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One man indie games seem to be a total toss-up as far as their quality goes. Some of them, like Dust: An Elysian Tail and The Dishwasher: Vampire Smile are noted for their quality. Others, like anything made by Digital Homicide, is more noted for their lack of quality. This Strange Realm of Mine is a first-person shooter that combines some horror elements, poetry, and a bunch of other genres into one interesting art style. Does it manage to stand with the good indie projects, or should you forget about it?

At the beginning of Strange Realm, you’ll be asked to create a character who then promptly dies. However, it seems like death isn’t really the end as you then wake up again inside of a mysterious cave full of monsters with little other than a torch to help you. It isn’t long before you come across a nearly empty tavern, with only its owner Ulrich there to explain whats going on. You then begin hopping through various realms, trying to figure out the meaning of life, what lies beyond death, and a whole lot of philosophy in between.

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Freya Crescent’s angsty teenage years.

As you journey through the realms you’ll meet various characters, each of whom has their own philosophical views that they’re more than happy to share with you if you bring them back to the tavern. An anthropomorphic rat (named Rat funny enough) always wants to share her poetry with you, Pistil provides a barrage of overly optimistic feelings, while Jack-Daw muses on crowd control and how to retain free will in a mob. If you’re interested in philosophy then you should get something out of Strange Realm, as the game is more than happy to shotgun theories at you to see what sticks. If you’re not, you at least don’t have to listen to it as you can always just not talk to your friends at the tavern.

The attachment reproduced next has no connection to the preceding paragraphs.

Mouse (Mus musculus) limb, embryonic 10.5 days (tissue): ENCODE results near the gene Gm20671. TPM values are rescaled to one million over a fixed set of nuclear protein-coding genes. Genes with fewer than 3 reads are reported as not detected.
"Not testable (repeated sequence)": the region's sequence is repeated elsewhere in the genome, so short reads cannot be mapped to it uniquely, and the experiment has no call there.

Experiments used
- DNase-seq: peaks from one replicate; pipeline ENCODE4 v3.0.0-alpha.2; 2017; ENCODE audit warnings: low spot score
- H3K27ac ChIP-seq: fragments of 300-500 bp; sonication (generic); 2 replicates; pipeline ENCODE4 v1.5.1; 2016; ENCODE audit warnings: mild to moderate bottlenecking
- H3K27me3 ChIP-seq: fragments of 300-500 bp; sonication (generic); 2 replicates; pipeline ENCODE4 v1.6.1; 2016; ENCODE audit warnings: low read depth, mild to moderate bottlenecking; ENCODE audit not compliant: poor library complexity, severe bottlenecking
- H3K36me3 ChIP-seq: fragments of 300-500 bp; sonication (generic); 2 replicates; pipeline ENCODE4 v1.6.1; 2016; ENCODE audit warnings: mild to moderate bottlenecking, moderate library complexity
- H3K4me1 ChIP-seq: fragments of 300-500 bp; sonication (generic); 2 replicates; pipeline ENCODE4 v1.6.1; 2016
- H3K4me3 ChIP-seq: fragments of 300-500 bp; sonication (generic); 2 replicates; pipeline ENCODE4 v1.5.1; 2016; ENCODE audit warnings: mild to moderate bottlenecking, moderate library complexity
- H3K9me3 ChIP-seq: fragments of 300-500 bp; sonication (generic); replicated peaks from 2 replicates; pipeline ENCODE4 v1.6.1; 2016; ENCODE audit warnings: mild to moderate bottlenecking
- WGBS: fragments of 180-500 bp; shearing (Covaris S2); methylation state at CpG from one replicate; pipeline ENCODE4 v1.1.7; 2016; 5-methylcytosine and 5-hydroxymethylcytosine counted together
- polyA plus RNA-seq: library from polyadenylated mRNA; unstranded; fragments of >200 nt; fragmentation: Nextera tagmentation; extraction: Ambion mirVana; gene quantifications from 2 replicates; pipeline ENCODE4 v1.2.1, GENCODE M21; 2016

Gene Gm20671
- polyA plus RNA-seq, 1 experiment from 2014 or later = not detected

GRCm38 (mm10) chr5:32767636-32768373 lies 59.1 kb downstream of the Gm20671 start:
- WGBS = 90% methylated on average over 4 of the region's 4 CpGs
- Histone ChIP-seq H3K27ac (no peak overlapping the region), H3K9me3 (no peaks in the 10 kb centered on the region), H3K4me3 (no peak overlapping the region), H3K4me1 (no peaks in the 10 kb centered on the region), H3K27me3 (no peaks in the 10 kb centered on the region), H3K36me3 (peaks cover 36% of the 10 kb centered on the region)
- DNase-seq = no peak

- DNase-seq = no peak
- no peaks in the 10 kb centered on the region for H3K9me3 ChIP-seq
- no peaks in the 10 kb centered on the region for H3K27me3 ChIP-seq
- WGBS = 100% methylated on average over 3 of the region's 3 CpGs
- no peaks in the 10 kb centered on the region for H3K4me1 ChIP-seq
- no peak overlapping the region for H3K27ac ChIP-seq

The story itself plays more like a group of short stories, with each realm having its own self-contained tale. You could be helping an astronaut fight back Facehugger-esque aliens that he accidentally created or saving a woman who is trapped on a floating island by building a raft. All of the stories are simple, though the only one that really drew me in involved a cult taking over a small town and brainwashing its citizens. While I may not have been engaged by all the stories, I did appreciate how they all tied in with the general philosophical themes of the game and how the characters would be shaped by each experience.

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RIP monster thing

A good chunk of Strange Realms is a first person shooter, with you going through simple levels and shooting what ever stands in your way. The game is closer to a classic early 90s FPS like Wolfenstein 3D or Doom thanks to its use of 2D pixel art for all of the characters and enemies, and you won’t be aiming down your sights during combat. There are only a few different guns in the game (I counted five total) and they’ll all act exactly as you’d expect. Most of the enemies aren’t unique either, either being weird zombies that try to close in to strike or a section that involves a gang of anthropomorphic rats that shoot at you.

While there’s not much unique in Strange Realms‘ gunplay, what’s here is quite satisfying. Each shot feels powerful, with a solid bang and good feedback when you land your shots. Blood spurts out of your targets, and getting up close with a shotgun blows them to chunks just like I’d expect. While all of that is fun to use, the game makes constant attempts to stick you with melee weapons which don’t feel nearly as good. Often I was left confused as to what my range was and felt that I was taking more hits than I really should have. Ultimately I wish the game stuck to its guns more often.

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Not a super difficult puzzle